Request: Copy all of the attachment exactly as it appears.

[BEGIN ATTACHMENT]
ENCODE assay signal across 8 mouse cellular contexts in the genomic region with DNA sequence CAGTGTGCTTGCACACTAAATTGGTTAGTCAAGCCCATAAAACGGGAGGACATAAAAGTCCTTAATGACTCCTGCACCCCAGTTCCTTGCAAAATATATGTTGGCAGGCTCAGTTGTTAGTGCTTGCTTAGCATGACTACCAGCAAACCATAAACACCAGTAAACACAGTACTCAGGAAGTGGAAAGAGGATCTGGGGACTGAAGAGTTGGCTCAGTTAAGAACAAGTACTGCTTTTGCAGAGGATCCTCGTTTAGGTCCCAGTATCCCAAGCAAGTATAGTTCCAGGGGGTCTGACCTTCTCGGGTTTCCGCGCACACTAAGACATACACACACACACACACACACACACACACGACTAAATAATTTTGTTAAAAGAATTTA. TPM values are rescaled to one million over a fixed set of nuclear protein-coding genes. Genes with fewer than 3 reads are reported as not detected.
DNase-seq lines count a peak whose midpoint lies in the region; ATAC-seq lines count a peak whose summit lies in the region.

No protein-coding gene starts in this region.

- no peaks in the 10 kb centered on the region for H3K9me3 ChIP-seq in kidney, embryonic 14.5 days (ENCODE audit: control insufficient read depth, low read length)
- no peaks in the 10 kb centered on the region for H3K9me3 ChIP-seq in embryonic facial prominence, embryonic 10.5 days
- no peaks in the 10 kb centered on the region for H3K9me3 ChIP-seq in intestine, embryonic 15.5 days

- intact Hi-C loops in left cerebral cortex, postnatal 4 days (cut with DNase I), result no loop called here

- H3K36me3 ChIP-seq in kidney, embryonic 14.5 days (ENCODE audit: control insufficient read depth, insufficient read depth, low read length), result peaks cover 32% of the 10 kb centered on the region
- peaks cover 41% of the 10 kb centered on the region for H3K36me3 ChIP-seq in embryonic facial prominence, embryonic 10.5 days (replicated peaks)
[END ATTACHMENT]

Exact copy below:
ENCODE assay signal across 8 mouse cellular contexts in the genomic region with DNA sequence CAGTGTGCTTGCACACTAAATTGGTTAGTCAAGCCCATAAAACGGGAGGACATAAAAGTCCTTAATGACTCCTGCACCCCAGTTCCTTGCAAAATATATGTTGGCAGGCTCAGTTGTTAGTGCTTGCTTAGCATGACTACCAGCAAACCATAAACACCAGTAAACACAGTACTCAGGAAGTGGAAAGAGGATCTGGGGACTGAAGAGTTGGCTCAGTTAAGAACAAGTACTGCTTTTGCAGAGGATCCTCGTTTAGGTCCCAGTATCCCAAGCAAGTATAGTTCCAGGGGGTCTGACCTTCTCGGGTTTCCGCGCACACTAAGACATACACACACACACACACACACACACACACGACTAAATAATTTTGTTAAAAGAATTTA. TPM values are rescaled to one million over a fixed set of nuclear protein-coding genes. Genes with fewer than 3 reads are reported as not detected.
DNase-seq lines count a peak whose midpoint lies in the region; ATAC-seq lines count a peak whose summit lies in the region.

No protein-coding gene starts in this region.

- no peaks in the 10 kb centered on the region for H3K9me3 ChIP-seq in kidney, embryonic 14.5 days (ENCODE audit: control insufficient read depth, low read length)
- no peaks in the 10 kb centered on the region for H3K9me3 ChIP-seq in embryonic facial prominence, embryonic 10.5 days
- no peaks in the 10 kb centered on the region for H3K9me3 ChIP-seq in intestine, embryonic 15.5 days

- intact Hi-C loops in left cerebral cortex, postnatal 4 days (cut with DNase I), result no loop called here

- H3K36me3 ChIP-seq in kidney, embryonic 14.5 days (ENCODE audit: control insufficient read depth, insufficient read depth, low read length), result peaks cover 32% of the 10 kb centered on the region
- peaks cover 41% of the 10 kb centered on the region for H3K36me3 ChIP-seq in embryonic facial prominence, embryonic 10.5 days (replicated peaks)